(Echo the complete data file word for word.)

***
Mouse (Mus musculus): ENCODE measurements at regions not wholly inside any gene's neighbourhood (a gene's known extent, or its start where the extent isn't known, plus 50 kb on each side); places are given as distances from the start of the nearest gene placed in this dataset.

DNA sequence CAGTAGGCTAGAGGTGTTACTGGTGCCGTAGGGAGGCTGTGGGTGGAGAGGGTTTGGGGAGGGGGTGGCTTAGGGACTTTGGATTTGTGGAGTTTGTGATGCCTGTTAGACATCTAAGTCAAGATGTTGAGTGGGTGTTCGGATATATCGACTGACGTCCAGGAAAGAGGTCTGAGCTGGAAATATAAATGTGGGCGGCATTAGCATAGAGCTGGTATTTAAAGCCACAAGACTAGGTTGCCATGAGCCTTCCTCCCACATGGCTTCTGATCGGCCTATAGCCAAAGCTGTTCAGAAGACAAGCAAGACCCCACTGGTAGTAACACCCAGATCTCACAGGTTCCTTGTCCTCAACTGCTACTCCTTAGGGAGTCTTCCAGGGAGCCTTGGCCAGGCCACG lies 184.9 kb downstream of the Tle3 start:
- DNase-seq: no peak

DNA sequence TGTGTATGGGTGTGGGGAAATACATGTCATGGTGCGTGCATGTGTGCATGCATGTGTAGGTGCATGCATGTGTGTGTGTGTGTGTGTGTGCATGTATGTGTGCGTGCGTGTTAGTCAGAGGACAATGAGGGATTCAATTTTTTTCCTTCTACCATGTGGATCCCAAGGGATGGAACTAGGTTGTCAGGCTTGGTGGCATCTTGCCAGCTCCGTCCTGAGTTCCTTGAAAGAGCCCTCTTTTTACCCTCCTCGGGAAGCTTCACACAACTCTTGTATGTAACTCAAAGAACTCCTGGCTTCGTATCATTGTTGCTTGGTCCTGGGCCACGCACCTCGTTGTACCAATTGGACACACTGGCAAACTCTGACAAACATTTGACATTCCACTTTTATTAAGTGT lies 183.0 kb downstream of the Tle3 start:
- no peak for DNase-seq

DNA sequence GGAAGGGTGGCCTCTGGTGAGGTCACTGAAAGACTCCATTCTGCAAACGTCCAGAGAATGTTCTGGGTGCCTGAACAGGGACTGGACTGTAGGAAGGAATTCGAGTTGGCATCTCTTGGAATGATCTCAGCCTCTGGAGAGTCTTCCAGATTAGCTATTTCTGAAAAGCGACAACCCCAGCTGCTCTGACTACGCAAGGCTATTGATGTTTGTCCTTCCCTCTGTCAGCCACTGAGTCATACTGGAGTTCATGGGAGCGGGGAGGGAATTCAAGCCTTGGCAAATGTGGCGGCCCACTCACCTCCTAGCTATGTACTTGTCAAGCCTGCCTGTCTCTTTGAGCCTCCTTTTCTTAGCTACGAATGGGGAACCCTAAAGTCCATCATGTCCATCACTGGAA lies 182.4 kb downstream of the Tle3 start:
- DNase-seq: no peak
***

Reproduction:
Mouse (Mus musculus): ENCODE measurements at regions not wholly inside any gene's neighbourhood (a gene's known extent, or its start where the extent isn't known, plus 50 kb on each side); places are given as distances from the start of the nearest gene placed in this dataset.

DNA sequence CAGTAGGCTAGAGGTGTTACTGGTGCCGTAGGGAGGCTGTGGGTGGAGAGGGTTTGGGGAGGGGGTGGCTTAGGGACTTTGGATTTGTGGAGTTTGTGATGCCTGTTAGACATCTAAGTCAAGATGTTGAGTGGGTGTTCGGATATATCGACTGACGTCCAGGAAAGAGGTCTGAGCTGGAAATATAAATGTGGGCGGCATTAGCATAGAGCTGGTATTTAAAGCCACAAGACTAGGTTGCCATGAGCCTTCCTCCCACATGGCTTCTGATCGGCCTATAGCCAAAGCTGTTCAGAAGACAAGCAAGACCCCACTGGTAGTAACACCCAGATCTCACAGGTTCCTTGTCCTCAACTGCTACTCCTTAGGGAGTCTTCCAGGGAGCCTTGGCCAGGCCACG lies 184.9 kb downstream of the Tle3 start:
- DNase-seq: no peak

DNA sequence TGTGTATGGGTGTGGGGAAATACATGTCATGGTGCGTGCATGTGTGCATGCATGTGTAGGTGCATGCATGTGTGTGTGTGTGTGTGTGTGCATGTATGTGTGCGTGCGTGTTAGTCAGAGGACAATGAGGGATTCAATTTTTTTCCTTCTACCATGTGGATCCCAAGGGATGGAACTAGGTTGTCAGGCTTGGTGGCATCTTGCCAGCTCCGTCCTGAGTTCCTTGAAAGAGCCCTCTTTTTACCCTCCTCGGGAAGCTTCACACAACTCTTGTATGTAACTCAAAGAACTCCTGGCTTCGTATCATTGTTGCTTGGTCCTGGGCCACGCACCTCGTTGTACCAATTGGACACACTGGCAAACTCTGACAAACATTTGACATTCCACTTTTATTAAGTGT lies 183.0 kb downstream of the Tle3 start:
- no peak for DNase-seq

DNA sequence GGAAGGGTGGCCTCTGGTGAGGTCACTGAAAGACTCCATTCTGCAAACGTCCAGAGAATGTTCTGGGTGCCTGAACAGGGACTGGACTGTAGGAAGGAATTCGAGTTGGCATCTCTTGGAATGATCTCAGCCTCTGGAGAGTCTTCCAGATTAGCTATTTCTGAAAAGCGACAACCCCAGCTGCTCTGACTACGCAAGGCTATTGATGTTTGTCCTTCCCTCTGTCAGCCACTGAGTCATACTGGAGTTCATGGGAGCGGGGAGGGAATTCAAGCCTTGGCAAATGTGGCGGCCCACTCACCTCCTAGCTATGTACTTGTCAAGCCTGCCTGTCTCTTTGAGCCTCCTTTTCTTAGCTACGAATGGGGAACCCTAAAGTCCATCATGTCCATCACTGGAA lies 182.4 kb downstream of the Tle3 start:
- DNase-seq: no peak